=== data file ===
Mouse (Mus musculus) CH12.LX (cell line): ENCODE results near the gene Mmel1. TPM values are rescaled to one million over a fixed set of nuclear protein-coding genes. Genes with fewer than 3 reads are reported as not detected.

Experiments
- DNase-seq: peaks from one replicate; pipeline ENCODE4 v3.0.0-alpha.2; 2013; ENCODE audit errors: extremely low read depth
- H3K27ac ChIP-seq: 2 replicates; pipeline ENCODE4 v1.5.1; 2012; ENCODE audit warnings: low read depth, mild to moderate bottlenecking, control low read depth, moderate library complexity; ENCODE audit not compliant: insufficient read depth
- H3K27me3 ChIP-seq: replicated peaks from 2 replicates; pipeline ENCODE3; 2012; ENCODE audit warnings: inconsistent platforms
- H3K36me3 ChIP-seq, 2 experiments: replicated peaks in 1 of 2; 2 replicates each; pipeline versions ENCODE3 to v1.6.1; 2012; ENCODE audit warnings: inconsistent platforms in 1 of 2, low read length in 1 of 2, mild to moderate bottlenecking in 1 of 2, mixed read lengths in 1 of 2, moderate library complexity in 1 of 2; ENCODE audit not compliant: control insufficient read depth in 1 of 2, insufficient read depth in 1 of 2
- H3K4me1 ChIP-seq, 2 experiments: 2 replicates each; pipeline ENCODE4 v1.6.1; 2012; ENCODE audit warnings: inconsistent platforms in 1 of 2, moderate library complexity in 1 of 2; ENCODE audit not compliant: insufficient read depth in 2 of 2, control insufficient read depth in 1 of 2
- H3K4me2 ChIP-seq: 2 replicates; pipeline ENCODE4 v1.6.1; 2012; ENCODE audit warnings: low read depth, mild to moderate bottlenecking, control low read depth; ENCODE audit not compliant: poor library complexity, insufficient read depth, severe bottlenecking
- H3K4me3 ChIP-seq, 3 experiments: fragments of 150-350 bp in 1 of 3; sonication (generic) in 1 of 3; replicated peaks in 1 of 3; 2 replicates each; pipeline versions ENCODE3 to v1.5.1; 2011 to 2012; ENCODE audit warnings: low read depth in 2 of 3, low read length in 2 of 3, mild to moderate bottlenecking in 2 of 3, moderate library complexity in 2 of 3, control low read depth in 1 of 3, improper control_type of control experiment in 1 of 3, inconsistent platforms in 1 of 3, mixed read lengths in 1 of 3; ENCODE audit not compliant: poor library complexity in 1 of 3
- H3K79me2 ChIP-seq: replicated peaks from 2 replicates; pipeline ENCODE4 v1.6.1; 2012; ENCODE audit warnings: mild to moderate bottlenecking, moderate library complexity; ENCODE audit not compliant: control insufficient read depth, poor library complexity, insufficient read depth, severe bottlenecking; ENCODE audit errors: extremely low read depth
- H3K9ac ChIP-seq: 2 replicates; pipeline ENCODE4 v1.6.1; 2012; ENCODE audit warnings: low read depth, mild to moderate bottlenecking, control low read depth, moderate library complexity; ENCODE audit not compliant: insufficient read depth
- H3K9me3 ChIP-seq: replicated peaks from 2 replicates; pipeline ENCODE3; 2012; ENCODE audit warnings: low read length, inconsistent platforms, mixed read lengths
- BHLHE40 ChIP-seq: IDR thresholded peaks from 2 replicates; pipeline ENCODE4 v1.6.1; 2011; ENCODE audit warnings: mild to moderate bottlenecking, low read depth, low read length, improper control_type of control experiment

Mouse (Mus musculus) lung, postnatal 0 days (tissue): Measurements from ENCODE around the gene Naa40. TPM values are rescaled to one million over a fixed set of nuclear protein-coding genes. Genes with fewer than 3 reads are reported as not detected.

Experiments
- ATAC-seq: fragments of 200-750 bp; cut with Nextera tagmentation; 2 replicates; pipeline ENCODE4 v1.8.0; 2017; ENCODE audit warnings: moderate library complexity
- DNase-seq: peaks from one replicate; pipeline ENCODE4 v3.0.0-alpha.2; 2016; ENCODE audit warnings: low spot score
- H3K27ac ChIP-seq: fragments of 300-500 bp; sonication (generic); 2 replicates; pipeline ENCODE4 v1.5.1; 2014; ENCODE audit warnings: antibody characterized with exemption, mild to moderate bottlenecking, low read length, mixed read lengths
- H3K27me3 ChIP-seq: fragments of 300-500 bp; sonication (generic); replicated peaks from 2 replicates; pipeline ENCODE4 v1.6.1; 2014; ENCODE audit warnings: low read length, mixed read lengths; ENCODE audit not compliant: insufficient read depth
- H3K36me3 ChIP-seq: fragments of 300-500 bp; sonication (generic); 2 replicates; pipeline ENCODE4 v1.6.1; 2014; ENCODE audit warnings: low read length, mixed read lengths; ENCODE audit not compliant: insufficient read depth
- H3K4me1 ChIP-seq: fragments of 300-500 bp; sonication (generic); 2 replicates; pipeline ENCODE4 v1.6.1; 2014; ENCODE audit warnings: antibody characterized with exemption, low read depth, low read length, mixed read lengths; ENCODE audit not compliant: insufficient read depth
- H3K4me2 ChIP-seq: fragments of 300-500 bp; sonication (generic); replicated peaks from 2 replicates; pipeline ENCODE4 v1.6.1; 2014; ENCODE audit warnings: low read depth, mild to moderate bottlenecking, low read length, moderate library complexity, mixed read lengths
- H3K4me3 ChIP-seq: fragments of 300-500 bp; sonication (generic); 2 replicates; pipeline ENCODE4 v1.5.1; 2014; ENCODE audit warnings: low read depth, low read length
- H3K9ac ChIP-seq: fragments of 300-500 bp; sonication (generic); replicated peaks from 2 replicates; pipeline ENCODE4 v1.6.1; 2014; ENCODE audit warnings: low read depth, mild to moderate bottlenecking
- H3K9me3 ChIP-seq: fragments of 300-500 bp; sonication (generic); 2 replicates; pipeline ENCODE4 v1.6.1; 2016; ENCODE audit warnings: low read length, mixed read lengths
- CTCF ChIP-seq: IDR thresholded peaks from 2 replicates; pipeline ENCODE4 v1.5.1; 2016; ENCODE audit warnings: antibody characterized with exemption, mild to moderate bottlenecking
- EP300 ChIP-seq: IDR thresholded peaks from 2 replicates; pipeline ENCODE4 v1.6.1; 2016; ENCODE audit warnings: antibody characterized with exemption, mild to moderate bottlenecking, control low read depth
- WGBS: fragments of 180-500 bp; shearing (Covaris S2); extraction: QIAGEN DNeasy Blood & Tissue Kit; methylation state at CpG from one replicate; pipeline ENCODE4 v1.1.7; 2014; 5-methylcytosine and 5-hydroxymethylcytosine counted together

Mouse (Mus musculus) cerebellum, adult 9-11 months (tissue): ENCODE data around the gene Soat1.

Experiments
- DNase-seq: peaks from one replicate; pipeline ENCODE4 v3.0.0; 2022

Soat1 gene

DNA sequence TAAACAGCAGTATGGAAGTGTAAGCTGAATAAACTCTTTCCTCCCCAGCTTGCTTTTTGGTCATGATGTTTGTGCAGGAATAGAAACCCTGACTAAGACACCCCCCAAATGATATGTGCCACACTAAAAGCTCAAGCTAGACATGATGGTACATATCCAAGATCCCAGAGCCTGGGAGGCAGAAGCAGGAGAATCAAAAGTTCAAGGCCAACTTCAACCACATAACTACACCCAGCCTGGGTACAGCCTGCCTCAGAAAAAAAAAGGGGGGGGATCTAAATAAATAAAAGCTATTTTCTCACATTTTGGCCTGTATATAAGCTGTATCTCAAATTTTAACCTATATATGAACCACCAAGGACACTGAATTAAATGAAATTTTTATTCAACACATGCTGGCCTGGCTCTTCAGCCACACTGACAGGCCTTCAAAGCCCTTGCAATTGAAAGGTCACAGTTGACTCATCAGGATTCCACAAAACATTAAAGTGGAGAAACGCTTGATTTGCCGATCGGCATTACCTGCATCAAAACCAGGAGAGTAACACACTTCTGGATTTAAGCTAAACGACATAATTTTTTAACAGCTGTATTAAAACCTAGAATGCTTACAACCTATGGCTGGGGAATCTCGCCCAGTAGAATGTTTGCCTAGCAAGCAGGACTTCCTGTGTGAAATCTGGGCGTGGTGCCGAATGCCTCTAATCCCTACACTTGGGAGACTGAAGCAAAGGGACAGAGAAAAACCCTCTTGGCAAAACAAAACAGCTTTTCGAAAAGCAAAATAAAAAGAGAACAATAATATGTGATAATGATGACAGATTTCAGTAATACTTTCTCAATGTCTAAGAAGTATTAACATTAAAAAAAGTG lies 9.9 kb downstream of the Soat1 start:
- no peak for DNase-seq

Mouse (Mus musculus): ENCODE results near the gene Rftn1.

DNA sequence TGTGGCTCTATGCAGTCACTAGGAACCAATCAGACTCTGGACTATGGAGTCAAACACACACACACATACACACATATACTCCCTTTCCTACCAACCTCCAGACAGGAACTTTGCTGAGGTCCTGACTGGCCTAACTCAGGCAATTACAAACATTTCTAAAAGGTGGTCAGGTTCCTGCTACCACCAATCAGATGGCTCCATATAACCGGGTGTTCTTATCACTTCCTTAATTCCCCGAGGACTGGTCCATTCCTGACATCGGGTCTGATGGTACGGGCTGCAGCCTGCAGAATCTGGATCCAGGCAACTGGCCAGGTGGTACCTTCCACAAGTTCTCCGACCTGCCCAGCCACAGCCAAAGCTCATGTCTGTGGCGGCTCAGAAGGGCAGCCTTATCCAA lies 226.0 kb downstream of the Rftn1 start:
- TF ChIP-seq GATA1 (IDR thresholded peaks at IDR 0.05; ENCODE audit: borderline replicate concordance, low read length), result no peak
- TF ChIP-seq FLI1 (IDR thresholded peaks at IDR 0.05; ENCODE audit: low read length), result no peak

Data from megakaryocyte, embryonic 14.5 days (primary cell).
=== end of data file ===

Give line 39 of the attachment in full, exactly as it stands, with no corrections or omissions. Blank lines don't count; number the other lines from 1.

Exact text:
Data from megakaryocyte, embryonic 14.5 days (primary cell).